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Scientists are creating grapes of the future with one incredible feature: 'That's a game-changer for [the wine] industry'

"It's our biggest pest for sure."

“It’s our biggest pest for sure.”

Photo Credit: iStock

Scientists at the University of Minnesota are breeding a new type of grapes that could help eliminate an issue that wine producers have faced for quite some time.

Grapes grown in humid areas with lower temperatures tend to develop powdery mildew that requires frequent spraying with fungus-fighting pesticides called fungicides. 

As explained in Seven Fifty Daily, a research collaboration that calls itself "VitisGen" is a grape breeding project in its third iteration that is developing a "SuperGrape" that would be resistant to powdery mildew and reduce the need for fungicide use.

"If they could take a Chardonnay plant and breed it so that it's still Chardonnay but has powdery mildew resistance, then that's a game-changer for our industry," said Anji Perry, a viticulturist and vineyard research director at J. Lohr Vineyards & Vines. "They're not there yet, but that would be the hope."

Powdery mildew on grapes comes from a fungus native to North America called Erysiphe necator. Some native grape species in America have developed a resistance, but the common grape vine, known as Vitis vinifera, has not. 

The mildew has impacted some of the world's most popular wines, including Chardonnay, Riesling, Cabernet Sauvignon, and Sauvignon Blanc. Wine producers like Perry have resorted to increased pesticide spraying to combat the issue.

"In many years, powdery mildew is the only thing we spray for," Perry said. "It's our biggest pest for sure."

The third generation of the project, aka VitisGen3, has used data from previous research to identify the genes that create mildew resistance. Gene-editing technology is then used to extract those genes and insert them into other grapevines to test them against powdery mildew. The data gathered would allow the scientists to isolate favorable characteristics that would potentially lead to the creation of a super-resistant SuperGrape.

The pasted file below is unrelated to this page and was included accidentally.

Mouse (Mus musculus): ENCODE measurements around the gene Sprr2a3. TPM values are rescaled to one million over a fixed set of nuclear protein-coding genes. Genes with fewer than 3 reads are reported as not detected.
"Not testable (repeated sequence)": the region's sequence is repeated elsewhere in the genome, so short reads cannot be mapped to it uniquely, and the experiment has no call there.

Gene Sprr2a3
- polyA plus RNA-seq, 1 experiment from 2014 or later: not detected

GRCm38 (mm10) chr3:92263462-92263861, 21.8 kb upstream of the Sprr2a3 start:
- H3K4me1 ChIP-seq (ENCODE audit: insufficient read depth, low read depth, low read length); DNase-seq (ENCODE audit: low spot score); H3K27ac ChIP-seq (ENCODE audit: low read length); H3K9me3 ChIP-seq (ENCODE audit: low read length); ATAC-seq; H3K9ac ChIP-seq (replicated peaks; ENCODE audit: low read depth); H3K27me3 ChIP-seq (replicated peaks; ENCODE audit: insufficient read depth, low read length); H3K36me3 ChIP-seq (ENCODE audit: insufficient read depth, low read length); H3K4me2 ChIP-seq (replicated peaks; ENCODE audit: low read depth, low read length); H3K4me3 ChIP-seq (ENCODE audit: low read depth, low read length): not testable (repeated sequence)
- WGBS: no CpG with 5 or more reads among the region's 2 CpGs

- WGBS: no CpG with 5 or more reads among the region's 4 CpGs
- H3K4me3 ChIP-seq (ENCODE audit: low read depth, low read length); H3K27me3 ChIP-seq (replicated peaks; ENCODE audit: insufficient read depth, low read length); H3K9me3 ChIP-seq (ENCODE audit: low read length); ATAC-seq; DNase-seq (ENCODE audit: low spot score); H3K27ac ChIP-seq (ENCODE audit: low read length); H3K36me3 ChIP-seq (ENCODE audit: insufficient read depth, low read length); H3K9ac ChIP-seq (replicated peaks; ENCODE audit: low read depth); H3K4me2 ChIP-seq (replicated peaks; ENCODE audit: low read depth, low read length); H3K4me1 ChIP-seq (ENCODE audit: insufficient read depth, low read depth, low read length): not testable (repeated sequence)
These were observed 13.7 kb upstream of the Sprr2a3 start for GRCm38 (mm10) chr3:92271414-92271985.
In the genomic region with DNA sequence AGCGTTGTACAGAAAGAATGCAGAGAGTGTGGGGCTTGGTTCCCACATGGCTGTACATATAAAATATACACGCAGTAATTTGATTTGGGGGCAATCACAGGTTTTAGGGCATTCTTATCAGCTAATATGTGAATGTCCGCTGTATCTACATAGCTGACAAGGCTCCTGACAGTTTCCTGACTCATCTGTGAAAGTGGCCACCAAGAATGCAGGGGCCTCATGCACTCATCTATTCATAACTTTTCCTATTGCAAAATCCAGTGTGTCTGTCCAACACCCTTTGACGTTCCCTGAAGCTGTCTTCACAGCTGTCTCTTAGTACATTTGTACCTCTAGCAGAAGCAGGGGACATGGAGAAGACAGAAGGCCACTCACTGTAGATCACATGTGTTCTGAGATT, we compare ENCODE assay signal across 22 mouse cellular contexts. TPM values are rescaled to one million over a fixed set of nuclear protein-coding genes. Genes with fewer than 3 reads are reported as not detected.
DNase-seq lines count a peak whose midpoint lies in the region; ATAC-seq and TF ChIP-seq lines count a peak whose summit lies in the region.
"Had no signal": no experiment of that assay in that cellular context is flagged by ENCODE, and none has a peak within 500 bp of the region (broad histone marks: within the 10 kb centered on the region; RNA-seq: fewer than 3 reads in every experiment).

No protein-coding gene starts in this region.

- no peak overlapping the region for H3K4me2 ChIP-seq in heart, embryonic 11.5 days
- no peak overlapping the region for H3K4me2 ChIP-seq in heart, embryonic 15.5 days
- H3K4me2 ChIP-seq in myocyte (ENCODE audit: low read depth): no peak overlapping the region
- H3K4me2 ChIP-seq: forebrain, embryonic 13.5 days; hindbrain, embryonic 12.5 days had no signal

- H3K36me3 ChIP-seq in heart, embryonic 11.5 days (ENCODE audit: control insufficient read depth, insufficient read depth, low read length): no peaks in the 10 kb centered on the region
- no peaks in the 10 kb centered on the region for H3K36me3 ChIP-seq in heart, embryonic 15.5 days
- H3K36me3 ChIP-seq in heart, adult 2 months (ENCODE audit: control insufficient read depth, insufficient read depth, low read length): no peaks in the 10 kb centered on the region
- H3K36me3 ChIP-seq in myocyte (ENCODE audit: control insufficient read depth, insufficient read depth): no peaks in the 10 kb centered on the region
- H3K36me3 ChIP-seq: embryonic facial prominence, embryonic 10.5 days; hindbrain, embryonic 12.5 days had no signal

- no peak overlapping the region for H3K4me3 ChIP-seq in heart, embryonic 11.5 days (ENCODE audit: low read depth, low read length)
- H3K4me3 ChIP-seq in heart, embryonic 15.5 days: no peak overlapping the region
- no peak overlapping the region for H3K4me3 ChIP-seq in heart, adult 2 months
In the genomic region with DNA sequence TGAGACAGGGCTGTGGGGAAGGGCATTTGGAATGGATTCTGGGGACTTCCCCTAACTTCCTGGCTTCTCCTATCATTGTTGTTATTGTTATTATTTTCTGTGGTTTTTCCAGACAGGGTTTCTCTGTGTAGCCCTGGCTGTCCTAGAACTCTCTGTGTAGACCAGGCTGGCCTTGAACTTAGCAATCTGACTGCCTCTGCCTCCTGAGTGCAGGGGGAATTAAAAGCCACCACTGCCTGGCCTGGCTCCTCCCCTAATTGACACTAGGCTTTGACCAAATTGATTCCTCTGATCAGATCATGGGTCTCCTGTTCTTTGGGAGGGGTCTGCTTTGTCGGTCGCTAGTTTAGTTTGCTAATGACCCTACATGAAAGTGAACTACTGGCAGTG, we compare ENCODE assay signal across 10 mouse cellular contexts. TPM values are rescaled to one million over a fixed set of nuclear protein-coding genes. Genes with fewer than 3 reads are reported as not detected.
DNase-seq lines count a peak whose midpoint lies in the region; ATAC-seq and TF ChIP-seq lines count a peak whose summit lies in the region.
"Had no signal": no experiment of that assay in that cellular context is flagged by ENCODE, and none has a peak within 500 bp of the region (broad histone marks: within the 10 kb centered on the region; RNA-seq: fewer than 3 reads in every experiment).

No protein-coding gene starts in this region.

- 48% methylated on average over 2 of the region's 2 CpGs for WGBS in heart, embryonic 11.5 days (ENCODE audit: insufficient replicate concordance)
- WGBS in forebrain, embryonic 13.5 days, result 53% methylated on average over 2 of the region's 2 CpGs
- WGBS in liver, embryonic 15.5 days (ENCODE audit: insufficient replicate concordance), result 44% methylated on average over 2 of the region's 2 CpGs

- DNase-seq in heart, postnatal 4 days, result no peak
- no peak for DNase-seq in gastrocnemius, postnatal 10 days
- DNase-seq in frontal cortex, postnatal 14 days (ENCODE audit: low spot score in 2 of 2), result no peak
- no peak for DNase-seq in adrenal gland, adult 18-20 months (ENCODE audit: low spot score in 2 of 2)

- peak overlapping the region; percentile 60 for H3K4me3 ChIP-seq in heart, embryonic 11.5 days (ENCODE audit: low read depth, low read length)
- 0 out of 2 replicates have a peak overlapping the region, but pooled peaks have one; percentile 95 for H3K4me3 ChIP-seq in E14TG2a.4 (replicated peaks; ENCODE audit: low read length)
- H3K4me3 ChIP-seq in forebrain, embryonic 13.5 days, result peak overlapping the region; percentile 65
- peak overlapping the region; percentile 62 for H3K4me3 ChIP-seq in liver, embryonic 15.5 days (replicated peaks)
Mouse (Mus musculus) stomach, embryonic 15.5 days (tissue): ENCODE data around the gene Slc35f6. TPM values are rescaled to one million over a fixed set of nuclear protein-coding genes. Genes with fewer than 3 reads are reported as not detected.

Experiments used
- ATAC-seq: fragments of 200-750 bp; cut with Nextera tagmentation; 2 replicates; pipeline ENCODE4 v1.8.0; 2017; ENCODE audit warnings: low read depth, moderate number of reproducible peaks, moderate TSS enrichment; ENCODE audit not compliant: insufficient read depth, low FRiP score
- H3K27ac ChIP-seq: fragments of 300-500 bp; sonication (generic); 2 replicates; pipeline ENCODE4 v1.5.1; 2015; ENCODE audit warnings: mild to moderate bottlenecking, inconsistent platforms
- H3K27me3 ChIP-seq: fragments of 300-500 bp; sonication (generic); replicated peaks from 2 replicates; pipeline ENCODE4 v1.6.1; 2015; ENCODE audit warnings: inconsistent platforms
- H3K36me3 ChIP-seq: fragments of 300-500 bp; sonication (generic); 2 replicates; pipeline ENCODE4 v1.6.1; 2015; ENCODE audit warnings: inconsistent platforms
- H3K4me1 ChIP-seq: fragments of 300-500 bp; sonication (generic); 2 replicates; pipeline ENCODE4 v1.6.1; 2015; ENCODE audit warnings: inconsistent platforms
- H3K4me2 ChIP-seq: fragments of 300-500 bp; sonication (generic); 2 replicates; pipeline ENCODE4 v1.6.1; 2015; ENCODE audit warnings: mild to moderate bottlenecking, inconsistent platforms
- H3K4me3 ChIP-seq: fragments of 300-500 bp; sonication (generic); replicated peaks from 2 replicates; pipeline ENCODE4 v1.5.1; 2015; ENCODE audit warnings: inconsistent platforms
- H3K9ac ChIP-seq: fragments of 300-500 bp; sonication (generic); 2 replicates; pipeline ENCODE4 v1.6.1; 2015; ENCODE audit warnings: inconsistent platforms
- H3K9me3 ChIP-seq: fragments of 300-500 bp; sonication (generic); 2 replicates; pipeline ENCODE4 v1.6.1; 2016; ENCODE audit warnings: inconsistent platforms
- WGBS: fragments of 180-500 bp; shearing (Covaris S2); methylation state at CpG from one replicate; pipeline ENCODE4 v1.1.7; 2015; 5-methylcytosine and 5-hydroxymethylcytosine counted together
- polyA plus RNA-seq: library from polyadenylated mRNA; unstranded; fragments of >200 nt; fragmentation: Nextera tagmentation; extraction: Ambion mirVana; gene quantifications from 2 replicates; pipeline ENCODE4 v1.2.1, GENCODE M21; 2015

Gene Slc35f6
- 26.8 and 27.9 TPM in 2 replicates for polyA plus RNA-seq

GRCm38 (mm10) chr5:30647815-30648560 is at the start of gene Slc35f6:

"We really want to understand the fundamental biology of how these genes work, because that'll give us better clues of which ones to stack in the future and how to find more of them and understand their function," said Matthew Clark, an associate professor in horticultural science at the University of Minnesota and the project director of VitisGen3.

If successful, the SuperGrape research could be used by breeders to develop a grapevine that's immune not only to powdery mildew but to other diseases as well.

"If there's a common regulator for the way that those genes turn off and on, could you develop a grapevine that was resistant to almost anything?" pondered Donnell Brown, the president of the National Grape Research Alliance.

In a similar bid to protect grape harvests from being lost, researchers at NASA's Jet Propulsion Laboratory in Southern California have used an airborne imaging instrument to detect infection in grapevines up to a year before symptoms could become visible to the human eye.

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